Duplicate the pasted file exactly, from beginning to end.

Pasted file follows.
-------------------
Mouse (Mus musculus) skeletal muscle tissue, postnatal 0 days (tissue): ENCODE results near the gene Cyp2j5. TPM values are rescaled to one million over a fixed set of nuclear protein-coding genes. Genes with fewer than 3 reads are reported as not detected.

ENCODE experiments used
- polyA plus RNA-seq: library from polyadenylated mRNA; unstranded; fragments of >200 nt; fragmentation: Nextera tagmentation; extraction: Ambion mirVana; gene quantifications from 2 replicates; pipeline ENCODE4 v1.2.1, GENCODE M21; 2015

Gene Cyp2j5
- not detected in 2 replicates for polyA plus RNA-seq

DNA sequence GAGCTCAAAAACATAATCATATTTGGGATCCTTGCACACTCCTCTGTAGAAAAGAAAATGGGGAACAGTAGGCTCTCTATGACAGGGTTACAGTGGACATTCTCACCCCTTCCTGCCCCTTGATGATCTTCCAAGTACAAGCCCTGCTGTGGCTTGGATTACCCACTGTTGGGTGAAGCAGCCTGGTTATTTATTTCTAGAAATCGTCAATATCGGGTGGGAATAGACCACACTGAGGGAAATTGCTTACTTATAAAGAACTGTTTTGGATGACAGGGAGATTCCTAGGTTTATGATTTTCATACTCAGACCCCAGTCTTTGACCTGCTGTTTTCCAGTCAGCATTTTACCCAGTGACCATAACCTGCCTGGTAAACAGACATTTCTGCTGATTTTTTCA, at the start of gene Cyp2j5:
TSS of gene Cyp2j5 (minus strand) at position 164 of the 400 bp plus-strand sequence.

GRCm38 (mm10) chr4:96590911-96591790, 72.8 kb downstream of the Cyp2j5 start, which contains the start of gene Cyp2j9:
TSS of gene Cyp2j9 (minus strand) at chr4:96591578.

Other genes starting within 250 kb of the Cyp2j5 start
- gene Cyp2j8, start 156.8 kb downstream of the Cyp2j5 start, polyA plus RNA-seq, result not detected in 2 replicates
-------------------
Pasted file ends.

Mouse (Mus musculus) skeletal muscle tissue, postnatal 0 days (tissue): ENCODE results near the gene Cyp2j5. TPM values are rescaled to one million over a fixed set of nuclear protein-coding genes. Genes with fewer than 3 reads are reported as not detected.

ENCODE experiments used
- polyA plus RNA-seq: library from polyadenylated mRNA; unstranded; fragments of >200 nt; fragmentation: Nextera tagmentation; extraction: Ambion mirVana; gene quantifications from 2 replicates; pipeline ENCODE4 v1.2.1, GENCODE M21; 2015

Gene Cyp2j5
- not detected in 2 replicates for polyA plus RNA-seq

DNA sequence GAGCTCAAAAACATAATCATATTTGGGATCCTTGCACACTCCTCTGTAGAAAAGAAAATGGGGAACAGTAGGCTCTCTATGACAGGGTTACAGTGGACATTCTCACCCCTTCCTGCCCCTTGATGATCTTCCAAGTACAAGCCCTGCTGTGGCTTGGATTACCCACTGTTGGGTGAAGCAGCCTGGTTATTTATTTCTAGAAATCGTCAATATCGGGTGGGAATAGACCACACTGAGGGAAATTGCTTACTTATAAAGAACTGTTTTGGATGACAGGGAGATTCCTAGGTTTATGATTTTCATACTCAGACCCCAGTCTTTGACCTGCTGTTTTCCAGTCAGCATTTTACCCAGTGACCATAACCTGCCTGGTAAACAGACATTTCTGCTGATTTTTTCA, at the start of gene Cyp2j5:
TSS of gene Cyp2j5 (minus strand) at position 164 of the 400 bp plus-strand sequence.

GRCm38 (mm10) chr4:96590911-96591790, 72.8 kb downstream of the Cyp2j5 start, which contains the start of gene Cyp2j9:
TSS of gene Cyp2j9 (minus strand) at chr4:96591578.

Other genes starting within 250 kb of the Cyp2j5 start
- gene Cyp2j8, start 156.8 kb downstream of the Cyp2j5 start, polyA plus RNA-seq, result not detected in 2 replicates